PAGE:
Green hydrogen also loses a lot of energy at each point in the supply chain, from the electrolysis process to the use of hydrogen in fuel cells. Moreover, it is difficult to monetise. For example, green hydrogen can be produced cheaply in sunny places near solar plants. But, those industries or consumers using green hydrogen are often located far away. Therefore, there is a need for pipelines, which increases the costs.
The opportunity for green hydrogen fuel cells in South Africa
The development of green hydrogen fuel cells and the wider green hydrogen market is an enormous opportunity for South Africa. In fact, the German green energy think-tank Agora Energiewende, compiled by IHS Markit, says that South Africa could cut its greenhouse gas emissions by 70 per cent if it were to capitalise on the opportunities offered by the green hydrogen economy.
The economic repercussions of hydrogen fuel cell technology
Indeed, South Africa plans to do just that. Green hydrogen fuel cells are a national priority for South Africa, President Cyril Ramaphosa announced. The development of hydrogen fuel cell technology presents an economic opportunity for South Africa in particular, as it could spark the creation of new jobs and see a boost of development in the country’s platinum belt.
In October 2021, the South African government, in partnership with the private sector, released a feasibility study. This gave the go-ahead for the development of a “hydrogen valley”. This means that the government and its partners will develop nine pilot projects to develop green hydrogen technologies, such as hydrogen fuel cells. It will start in the Limpopo area where platinum is mined – a key ingredient for hydrogen fuel cells – and will eventually include heavy transporters in the Durban area and the greening of buildings in Johannesburg.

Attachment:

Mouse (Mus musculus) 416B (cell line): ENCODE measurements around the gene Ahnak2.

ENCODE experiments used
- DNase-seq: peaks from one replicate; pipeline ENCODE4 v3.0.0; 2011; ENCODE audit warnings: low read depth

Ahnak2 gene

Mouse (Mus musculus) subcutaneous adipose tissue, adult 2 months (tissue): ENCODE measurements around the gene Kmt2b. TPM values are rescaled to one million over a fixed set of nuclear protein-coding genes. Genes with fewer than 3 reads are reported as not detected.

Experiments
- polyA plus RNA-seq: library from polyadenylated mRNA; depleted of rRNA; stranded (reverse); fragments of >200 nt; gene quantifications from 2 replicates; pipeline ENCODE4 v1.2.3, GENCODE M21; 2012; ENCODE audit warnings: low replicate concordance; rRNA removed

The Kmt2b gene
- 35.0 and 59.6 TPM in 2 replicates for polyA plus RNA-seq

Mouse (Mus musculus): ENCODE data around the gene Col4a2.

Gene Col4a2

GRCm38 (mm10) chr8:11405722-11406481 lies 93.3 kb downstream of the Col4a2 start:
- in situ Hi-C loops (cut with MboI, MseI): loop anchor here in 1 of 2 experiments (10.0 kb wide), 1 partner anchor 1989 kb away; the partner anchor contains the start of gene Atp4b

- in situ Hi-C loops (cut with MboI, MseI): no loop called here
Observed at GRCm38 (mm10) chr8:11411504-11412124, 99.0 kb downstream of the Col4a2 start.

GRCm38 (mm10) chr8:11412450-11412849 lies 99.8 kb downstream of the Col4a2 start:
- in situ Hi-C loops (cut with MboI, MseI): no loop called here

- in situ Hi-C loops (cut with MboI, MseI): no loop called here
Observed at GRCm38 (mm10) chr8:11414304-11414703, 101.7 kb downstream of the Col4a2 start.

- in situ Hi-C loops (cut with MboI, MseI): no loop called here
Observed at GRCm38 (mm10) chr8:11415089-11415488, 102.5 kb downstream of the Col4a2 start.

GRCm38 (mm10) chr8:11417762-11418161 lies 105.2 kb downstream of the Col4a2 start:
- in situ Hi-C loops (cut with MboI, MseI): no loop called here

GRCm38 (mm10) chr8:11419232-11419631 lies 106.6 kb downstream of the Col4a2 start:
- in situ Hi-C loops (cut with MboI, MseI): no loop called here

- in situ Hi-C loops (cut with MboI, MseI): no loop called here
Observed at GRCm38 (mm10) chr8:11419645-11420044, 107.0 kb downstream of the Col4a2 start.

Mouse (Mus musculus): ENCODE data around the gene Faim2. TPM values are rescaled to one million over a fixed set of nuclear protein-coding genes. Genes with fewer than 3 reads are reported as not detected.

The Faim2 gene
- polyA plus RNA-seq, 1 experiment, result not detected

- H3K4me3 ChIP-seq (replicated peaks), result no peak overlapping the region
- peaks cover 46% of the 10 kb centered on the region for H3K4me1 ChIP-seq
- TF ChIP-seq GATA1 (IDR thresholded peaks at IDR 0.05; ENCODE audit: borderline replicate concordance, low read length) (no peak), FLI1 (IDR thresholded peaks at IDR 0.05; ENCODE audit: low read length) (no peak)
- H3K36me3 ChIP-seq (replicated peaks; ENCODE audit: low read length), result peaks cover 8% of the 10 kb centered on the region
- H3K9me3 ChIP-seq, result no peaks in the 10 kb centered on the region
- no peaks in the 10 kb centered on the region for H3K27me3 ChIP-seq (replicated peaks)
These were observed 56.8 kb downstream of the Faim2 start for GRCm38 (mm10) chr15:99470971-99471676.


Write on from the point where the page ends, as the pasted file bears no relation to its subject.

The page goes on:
The future of green hydrogen fuel cells in South Africa
As mentioned, the South African government considers the development of this market to be a national priority, as it presents opportunities both economically and on the decarbonisation front.
From an economic perspective, the country’s platinum belt is poised to supply the metal for the production of hydrogen fuel cells. Meanwhile, green hydrogen is an opportunity for the country to transition key sectors of the economy away from fossil fuels, like transport.
South Africa’s plans
The South African government has identified three “hydrogen hubs”. These are Johannesburg, Durban/Richards Bay and the Limpopo province area. The government plans to use these hubs to host pilot projects. Together, they form the “Hydrogen Valley”.
The government chose these areas because they meet certain key criteria:
- Potential for a high demand for hydrogen in the future
- Infrastructure or resources to produce green hydrogen e.g. sunshine or wind
- Able to contribute to South Africa’s plans for a just transition away from coal
There are nine hydrogen pilot projects in the “Hydrogen Valley”. A public-private partnership, consisting of the Department of Science and Innovation, Anglo American, Bambili Energy and ENGIE, will develop them. The partners have spread out the pilot projects between the mobility, industry and buildings sectors. For example, the mobility projects involve the conversion of buses and mining trucks to use green hydrogen fuel cells and the conversion of heavy-duty trucks with refuelling stations.
The industry sector will see the production of ethylene and ammonia, both byproducts of the hydrogen process. The buildings sector will see the “green” conversion of several buildings, including Anglo American’s corporate offices and buildings at the OR Tambo and King Shaka International Airports.
Green hydrogen timeline
The government will roll out the entire hydrogen plan in stages until 2050, starting with the transport industry. Eventually, South Africa plans to use green hydrogen fuel technology for power generation too.